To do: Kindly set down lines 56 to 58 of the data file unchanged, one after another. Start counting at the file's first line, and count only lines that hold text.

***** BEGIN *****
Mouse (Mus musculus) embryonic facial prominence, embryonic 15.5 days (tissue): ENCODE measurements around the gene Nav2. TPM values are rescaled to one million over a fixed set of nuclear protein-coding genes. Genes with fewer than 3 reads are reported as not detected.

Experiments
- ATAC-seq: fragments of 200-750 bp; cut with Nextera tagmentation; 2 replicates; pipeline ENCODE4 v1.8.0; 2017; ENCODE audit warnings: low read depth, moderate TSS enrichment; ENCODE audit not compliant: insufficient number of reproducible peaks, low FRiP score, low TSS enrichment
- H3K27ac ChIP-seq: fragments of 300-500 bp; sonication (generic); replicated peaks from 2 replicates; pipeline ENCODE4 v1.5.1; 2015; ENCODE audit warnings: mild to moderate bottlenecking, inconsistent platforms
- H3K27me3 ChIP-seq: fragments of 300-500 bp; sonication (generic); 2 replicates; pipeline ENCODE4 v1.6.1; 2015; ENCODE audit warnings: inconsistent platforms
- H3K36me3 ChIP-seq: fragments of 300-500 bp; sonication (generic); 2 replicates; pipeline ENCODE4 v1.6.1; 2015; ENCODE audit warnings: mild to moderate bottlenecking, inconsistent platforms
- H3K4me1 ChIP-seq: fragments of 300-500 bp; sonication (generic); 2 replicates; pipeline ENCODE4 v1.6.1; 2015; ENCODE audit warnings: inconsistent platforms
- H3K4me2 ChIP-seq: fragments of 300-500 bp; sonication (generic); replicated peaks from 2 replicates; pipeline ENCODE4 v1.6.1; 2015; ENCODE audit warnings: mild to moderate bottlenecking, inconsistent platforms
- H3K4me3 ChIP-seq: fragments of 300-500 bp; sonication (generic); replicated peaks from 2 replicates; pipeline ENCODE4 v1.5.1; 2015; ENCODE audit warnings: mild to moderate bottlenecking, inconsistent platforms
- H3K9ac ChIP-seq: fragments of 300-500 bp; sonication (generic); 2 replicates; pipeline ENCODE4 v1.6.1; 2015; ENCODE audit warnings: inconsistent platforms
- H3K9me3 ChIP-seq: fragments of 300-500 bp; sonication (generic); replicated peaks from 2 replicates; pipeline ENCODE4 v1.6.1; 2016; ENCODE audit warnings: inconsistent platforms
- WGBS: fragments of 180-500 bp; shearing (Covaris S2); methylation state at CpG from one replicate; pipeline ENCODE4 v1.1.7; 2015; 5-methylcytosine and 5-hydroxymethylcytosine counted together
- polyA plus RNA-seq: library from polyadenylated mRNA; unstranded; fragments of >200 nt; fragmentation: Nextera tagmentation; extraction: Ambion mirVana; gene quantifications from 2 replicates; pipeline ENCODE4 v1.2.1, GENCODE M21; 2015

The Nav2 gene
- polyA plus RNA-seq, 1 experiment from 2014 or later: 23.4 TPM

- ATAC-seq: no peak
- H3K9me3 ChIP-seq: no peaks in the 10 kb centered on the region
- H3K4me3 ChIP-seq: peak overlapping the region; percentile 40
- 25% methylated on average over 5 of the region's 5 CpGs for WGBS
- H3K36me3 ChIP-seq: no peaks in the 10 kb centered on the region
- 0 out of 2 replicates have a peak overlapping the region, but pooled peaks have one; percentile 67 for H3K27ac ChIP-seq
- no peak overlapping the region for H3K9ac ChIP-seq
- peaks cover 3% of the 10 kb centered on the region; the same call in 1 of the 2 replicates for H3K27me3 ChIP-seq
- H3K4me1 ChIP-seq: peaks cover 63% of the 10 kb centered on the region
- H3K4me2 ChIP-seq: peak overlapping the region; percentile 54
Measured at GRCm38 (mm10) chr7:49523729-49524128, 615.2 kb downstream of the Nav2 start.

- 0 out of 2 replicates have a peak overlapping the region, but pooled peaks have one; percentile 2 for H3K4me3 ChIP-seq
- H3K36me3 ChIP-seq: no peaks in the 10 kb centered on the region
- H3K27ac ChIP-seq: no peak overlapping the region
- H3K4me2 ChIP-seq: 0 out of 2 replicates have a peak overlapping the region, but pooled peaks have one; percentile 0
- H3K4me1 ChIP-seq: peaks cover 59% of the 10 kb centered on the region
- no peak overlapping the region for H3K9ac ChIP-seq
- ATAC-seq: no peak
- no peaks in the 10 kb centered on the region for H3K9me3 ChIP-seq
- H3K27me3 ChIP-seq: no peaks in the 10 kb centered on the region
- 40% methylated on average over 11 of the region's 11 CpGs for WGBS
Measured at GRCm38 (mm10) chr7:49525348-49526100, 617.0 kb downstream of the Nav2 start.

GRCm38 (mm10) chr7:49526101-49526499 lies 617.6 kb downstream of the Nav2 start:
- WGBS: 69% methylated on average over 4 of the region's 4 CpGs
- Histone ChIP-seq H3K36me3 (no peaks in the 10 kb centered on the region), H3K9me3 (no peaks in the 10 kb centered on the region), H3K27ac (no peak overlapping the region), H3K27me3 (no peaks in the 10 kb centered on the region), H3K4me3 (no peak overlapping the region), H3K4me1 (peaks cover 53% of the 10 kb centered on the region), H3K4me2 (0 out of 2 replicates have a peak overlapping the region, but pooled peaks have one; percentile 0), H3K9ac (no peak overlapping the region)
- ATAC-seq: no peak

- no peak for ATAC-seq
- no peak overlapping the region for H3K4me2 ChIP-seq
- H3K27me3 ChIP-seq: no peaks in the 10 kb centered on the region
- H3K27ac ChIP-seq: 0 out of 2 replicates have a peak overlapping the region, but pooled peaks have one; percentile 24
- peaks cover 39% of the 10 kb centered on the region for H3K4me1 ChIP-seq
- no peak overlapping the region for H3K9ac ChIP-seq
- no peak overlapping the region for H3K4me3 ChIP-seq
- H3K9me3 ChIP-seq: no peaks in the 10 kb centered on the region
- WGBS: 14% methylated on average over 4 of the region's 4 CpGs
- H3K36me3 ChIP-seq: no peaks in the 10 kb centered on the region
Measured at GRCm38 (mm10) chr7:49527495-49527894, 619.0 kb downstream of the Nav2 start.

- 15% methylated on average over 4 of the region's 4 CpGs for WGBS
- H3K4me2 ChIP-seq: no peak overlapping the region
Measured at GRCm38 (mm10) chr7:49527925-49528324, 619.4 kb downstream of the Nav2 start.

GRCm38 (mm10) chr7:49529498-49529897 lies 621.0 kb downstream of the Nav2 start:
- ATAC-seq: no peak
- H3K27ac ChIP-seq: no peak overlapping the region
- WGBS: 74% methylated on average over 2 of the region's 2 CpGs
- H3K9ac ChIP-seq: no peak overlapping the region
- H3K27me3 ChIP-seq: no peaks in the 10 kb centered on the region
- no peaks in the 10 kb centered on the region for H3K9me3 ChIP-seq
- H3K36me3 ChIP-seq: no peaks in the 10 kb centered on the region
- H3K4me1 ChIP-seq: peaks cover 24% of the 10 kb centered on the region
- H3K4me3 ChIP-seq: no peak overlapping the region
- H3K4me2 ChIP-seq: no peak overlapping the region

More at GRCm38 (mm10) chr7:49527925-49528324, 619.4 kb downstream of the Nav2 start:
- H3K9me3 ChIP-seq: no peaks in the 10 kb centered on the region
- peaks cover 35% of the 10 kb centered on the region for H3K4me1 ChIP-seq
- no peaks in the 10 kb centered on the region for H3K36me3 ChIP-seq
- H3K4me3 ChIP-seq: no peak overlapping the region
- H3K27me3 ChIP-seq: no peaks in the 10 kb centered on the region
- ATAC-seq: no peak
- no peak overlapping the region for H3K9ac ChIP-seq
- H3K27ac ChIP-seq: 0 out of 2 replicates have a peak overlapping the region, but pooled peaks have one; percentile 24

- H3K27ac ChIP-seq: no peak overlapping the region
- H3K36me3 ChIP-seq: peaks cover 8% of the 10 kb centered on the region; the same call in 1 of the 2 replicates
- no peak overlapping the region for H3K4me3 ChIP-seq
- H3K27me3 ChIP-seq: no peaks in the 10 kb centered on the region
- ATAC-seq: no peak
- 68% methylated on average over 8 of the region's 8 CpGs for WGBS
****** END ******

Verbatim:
GRCm38 (mm10) chr7:49529498-49529897 lies 621.0 kb downstream of the Nav2 start:
- ATAC-seq: no peak
- H3K27ac ChIP-seq: no peak overlapping the region